20/11/2015 8:19 AM IST | Updated 15/07/2016 8:25 AM IST

The Morning Wrap: Centre Says Geeta's DNA Doesn't Match Family's; Modi's Wise Words Available As CDs For Babus

Hindustan Times via Getty Images
INDORE, INDIA - NOVEMBER 6: Geeta, the deaf and mute girl, who returned to India from Pakistan recently expressing her happiness while interacting with media persons at Indore Deaf and Bilingual Academy on November 6, 2015 in Indore, India. Geeta, who lived in Pakistan for about 15 years after accidentally landing in the country as a child, is currently lodged at an institution for the hearing- and speech-impaired here. (Photo by Shankar Mourya/Hindustan Times via Getty Images)

The Morning Wrap is HuffPost India's selection of interesting news and opinion from the day's newspapers. Subscribe here to receive it in your inbox each weekday morning.

Essential HuffPost

Media tycoon Peter Mukerjea, husband of Indrani Mukerjea, was arrested by the Central Bureau of Investigation on Thursday night in connection with the Sheena Bora murder case.

Mark Zuckerburg's Facebook post announcing a safety check in Nigeria, in the aftermath of bombings there, makes Facebook look more biased than ever.

Who thought judges are boring? Well, if you did, you surely haven't met US District Court Judge Amit Mehta. In a judgement in September, on a case related to copyright infringement, the 44-year-old Indian-origin judge stumped all with his epic note in which he says that when it comes to hip-hop music and lyrics, he is no ordinary "lay person."

Shrisha Rao says that there is nothing 'intolerant' about wanting to discourage the killing of cows and beef eating.

Main News

On the eve of Nitish Kumar's swearing-in, speculation spiked about the appointment of Tejashwi Yadav, younger son of RJD boss Lalu Prasad, as Deputy Chief Minister.

A school in West Bengal disallowed an HIV-positive child from continuing studies and also forced his maternal grandmother, a teacher in the same school, to take a 'purity' test.

The government on Thursday said the DNA sample of speech and hearing-impaired Geeta — an Indian national who returned from Pakistan recently after inadvertently crossing the border more than a decade ago — did not match with the Mahato family from Bihar, even as many other families have come forward to claim her as their daughter.

A 31-year-old man with hearing and speech impairment, who had been conferred with the President’s Education Award, was shot dead in northeast Delhi.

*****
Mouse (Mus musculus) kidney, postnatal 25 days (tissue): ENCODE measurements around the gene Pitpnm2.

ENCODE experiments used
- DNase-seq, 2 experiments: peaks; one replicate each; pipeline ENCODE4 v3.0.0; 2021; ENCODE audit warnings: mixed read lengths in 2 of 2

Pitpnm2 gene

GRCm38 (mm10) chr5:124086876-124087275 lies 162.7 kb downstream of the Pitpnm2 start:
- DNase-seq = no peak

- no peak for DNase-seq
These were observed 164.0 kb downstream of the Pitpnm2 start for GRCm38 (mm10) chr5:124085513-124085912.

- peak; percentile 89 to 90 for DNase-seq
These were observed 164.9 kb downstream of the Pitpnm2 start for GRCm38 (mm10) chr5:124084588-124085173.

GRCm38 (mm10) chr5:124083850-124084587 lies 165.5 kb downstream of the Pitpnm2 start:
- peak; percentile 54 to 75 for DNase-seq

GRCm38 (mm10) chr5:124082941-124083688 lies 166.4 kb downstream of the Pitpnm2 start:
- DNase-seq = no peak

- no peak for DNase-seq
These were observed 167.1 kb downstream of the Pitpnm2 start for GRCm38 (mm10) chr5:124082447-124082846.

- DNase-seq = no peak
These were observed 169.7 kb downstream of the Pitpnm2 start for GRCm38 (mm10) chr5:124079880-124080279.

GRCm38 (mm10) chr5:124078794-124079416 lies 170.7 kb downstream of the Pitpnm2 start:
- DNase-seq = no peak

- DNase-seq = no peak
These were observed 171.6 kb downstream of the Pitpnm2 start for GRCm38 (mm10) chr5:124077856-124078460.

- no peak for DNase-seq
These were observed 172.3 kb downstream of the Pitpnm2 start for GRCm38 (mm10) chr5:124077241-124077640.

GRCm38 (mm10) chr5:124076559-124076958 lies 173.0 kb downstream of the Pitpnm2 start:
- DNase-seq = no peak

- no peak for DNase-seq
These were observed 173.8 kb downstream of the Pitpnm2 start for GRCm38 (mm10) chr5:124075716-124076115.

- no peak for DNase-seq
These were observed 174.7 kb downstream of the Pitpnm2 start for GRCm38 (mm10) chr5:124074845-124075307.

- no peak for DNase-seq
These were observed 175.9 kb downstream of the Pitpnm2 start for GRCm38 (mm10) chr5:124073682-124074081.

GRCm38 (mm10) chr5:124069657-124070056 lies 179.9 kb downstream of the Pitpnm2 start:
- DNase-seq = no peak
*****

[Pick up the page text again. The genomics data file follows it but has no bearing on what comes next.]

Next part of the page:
In the wake of the violence over the desecration of the Guru Granth Sahib, the Punjab cabinet on Monday saidit would introduce a new amended section (295 AA) in the Indian Penal Code (IPC) to provide life imprisonment to those involved in sacrilege of Guru Granth Sahib.

Off The Front Page

An online Railways test for recruitment of disabled candidates on Thursday was held on the second and third floor of a building with no lifts or ramps, making it an ironic, ordeal for applicants to reach the venue.

A Japanese team had arrived in Narendra Modi's constituency on Tuesday hoping to see some project reports on how to achieve the Prime Minister's plan of developing Varanasi on the lines of Kyoto, a key tourist hotspot. The only thing the experts apparently got to see was garbage on the streets before leaving empty-handed.

The Narendra Modi government is taking the Prime Minister's efforts to engage directly with the civil servants a step further. It has prepared a set of two compact discs containing extracts of one of Modi's much-discussed speeches to bureaucrats that it plans to gift to every civil servant including Indian Administrative Service officers in the country, as a ready reckoner of sorts on good governance.


MJ Akbar takes Mani Shankar Aiyar to task for soliciting 'help from Pakistan.' "What right do Aiyar and Khurshid have to talk about talks when all their talking for 10 years did not take the two countries an inch forward? Or is simulation and pretence all that they and the Congress have as substitute for policy? "

Janaki Nair says that few have done as much to immortalize Tipu Sultan, as much as the British. "Srirangapatna was soon turned into what I have called a “topography of conquest”, a new place of pilgrimage for British soldiers and tourists. From the 1870s on, those quartered at Bangalore were enjoined to revisit the sites of his fall and death, and vicariously participate in that glorious moment when the tide turned in favour of the British."

Swapan Dasgupta opines that Modi's visit to the United Kingdom symbolizes the dawn of a new kind of relationship. "India is changing, Britain has changed and British Indians are on the cusp of an economic take off (which is not the case with the Pakistani and Bangladeshi communities). It will be a little while before new realities overwhelm set perceptions. Modi's visit is a step in making the adjustments happen."

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